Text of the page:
Grant
Agency: Department of Health and Human Services | Branch: | Program: SBIR | Phase: Phase II | Award Amount: 853.20K | Year: 2011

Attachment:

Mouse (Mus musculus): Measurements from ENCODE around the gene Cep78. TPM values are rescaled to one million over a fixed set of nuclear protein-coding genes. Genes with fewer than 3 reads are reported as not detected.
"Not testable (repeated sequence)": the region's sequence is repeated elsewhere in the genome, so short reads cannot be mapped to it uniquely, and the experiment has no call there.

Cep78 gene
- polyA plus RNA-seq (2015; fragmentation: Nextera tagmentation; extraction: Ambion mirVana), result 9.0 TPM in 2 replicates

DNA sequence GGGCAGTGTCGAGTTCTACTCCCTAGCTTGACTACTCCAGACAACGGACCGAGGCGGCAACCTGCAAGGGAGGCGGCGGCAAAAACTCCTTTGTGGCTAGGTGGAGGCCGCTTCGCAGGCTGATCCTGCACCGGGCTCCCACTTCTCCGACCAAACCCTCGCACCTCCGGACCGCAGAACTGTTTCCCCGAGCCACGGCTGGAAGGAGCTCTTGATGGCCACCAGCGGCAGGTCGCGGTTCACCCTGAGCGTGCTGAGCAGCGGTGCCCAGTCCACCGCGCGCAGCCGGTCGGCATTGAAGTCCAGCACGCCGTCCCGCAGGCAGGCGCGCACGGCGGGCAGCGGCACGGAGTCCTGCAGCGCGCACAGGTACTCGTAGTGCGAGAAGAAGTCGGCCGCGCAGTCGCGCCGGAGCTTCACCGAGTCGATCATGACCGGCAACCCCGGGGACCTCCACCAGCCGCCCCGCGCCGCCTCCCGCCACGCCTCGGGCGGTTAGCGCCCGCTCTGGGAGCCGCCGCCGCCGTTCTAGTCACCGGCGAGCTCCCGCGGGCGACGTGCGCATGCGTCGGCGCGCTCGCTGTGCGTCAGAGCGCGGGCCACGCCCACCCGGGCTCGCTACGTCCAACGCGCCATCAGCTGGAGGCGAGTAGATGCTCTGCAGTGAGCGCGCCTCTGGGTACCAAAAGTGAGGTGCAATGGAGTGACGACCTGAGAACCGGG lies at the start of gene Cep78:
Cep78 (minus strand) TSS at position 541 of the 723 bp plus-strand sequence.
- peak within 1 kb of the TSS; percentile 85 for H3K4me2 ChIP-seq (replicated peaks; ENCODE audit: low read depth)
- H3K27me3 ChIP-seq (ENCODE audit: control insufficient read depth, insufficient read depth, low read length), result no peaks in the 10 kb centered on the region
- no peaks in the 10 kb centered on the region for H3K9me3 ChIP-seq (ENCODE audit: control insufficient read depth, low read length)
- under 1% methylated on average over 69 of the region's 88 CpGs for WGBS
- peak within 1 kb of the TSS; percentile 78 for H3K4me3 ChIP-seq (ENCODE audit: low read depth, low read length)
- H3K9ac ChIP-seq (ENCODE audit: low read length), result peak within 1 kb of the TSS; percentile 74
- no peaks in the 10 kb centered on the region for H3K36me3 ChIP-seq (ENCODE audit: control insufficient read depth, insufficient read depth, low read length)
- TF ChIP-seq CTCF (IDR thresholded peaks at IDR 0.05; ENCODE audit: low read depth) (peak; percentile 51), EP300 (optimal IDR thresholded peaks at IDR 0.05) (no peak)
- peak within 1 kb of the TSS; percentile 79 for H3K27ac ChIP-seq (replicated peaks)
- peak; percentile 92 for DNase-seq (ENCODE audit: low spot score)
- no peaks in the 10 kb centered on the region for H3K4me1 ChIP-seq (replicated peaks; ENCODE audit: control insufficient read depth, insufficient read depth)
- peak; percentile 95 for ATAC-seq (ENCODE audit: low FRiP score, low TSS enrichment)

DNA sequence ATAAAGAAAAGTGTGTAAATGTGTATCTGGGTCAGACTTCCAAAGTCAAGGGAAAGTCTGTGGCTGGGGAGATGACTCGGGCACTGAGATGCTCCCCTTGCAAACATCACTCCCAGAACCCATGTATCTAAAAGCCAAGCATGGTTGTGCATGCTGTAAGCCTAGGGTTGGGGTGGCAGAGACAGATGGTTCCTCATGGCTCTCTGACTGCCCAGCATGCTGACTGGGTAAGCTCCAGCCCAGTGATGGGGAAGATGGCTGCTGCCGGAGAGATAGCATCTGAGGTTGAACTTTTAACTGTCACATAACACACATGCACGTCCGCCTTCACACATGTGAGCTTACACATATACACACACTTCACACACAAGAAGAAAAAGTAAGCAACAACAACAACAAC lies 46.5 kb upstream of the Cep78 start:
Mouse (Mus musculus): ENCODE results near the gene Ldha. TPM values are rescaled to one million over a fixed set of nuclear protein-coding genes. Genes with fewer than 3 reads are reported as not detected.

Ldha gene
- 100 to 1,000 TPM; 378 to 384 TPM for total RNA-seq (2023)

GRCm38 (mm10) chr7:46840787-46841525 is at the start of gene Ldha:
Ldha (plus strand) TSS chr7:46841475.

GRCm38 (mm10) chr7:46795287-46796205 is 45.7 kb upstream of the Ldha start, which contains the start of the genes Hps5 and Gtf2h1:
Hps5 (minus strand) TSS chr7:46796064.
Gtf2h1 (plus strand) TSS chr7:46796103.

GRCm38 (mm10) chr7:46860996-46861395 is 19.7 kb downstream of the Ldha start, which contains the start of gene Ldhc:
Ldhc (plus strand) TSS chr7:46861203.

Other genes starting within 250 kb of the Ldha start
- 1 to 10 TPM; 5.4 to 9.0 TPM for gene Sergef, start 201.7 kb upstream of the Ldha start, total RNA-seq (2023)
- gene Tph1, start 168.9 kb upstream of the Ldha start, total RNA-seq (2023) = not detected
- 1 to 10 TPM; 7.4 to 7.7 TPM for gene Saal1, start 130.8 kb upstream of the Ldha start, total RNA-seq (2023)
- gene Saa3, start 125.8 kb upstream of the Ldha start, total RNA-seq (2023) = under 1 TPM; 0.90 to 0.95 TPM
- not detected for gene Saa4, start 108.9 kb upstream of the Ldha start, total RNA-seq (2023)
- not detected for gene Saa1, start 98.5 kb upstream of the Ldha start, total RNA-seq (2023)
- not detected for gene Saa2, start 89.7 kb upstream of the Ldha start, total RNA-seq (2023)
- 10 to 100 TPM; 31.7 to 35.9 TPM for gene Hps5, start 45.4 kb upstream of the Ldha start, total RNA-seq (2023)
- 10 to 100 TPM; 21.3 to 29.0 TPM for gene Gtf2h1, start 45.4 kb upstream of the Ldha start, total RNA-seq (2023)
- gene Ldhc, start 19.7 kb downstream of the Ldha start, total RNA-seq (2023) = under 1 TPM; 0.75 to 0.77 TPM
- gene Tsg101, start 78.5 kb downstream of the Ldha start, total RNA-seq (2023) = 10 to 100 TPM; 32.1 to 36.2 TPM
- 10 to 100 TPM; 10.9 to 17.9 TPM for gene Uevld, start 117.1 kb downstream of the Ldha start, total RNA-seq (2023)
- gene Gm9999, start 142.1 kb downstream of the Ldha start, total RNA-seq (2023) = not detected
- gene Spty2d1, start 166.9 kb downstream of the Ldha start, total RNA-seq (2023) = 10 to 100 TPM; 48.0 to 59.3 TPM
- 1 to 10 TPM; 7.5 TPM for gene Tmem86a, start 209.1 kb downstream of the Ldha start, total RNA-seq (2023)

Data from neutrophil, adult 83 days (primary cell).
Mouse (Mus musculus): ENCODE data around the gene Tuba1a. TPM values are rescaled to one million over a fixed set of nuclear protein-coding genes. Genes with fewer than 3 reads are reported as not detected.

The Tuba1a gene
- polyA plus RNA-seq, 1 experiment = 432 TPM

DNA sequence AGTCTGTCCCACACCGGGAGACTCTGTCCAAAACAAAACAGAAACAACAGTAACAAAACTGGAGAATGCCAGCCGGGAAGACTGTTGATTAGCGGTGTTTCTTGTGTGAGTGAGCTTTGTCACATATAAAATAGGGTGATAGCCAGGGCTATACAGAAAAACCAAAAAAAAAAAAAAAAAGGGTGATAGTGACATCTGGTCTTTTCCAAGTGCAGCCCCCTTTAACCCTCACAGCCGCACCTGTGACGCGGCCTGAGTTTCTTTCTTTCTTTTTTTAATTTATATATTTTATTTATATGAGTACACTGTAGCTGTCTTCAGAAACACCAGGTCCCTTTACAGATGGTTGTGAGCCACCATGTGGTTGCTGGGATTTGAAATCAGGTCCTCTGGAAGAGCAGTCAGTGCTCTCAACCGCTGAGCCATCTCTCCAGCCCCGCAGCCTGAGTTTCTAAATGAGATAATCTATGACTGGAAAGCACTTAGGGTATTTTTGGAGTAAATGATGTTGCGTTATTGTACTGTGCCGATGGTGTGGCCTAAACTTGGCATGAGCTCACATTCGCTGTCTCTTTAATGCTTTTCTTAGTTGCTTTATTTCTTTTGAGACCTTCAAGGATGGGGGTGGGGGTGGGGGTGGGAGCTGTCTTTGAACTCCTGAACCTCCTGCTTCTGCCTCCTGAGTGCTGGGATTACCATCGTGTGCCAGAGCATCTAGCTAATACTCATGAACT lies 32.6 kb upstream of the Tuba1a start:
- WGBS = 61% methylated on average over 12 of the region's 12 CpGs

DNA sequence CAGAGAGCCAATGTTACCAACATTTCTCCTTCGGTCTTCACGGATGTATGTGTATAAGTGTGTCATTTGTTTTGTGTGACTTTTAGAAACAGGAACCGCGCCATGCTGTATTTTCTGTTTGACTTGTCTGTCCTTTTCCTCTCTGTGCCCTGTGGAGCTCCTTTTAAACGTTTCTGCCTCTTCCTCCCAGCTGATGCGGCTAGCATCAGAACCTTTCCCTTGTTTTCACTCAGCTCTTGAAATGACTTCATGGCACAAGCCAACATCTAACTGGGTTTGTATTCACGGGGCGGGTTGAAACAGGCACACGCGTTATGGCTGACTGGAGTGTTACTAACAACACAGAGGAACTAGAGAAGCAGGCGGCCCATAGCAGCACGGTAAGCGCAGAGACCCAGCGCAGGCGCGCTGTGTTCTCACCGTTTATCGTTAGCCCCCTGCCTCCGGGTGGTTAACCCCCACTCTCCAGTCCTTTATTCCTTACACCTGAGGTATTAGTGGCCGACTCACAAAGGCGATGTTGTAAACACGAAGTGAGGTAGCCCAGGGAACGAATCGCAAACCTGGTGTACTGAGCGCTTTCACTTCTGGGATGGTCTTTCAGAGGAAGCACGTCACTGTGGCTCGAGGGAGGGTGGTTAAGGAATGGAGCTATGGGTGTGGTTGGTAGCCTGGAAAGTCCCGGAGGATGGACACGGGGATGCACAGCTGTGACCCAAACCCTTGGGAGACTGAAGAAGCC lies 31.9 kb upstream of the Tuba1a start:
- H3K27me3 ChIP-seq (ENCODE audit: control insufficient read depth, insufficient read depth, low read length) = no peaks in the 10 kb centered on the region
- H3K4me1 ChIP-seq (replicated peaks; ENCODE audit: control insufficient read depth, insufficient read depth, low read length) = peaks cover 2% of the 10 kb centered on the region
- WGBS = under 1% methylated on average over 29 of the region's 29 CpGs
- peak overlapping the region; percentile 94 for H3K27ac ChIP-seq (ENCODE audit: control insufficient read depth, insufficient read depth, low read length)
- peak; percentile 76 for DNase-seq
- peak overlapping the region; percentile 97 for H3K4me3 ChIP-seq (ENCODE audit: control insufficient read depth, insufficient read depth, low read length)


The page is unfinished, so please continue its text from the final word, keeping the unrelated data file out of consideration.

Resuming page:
DESCRIPTION (provided by applicant): Though AML is one of the most common forms of leukemia in adults; the 5 year survival is less than 20-50% in adults and significantly lowers in the elderly. The remarkable success in treating one relatively uncommon subset of AML, acute promyelocytic leukemia (APL), with all trans- retinoic acid (ATRA) illustrates the great promise for differentiation therapy. Utilizing ATRA, the presumed cure of 75-85% of patients is possible but only for this rare AML subset. ATRA's remarkable success stems from the fact that AML is a disease characterized by the arrest of differentiation of immature myeloid cells. ATRA overcomes this block in differentiation by forcing leukemic cells to mature. After leukemic cells undergo terminal differentiation, they lose their ability to proliferate. We have recently found that a plant-derived alkaloid holds promise as an AML therapeutic for non-APL leukemia due to its ability to induce potent AML differentiation. The major aims of this phase II project are to perform preclinical efficacy and toxicity studies in order to develop our optimized form of this plant-derived alkaloid into a clinical agent. As differentiation therapies are able to treat leukemia without the necessity for overt cytotoxicity,this work has the potential to lead to much needed more efficacious, less toxic, and better tolerated therapy for patients with AML. PUBLIC HEALTH RELEVANCE: This project is highly relevant to public health as its main objective is to develop a novel therapeutic regimen for patients with Acute Myeloid Leukemia that is both efficacious and has low toxicity. As current AML therapeutics has poor efficacy and high toxicities, there is a significant need for new therapies and therapeutic approaches for AML.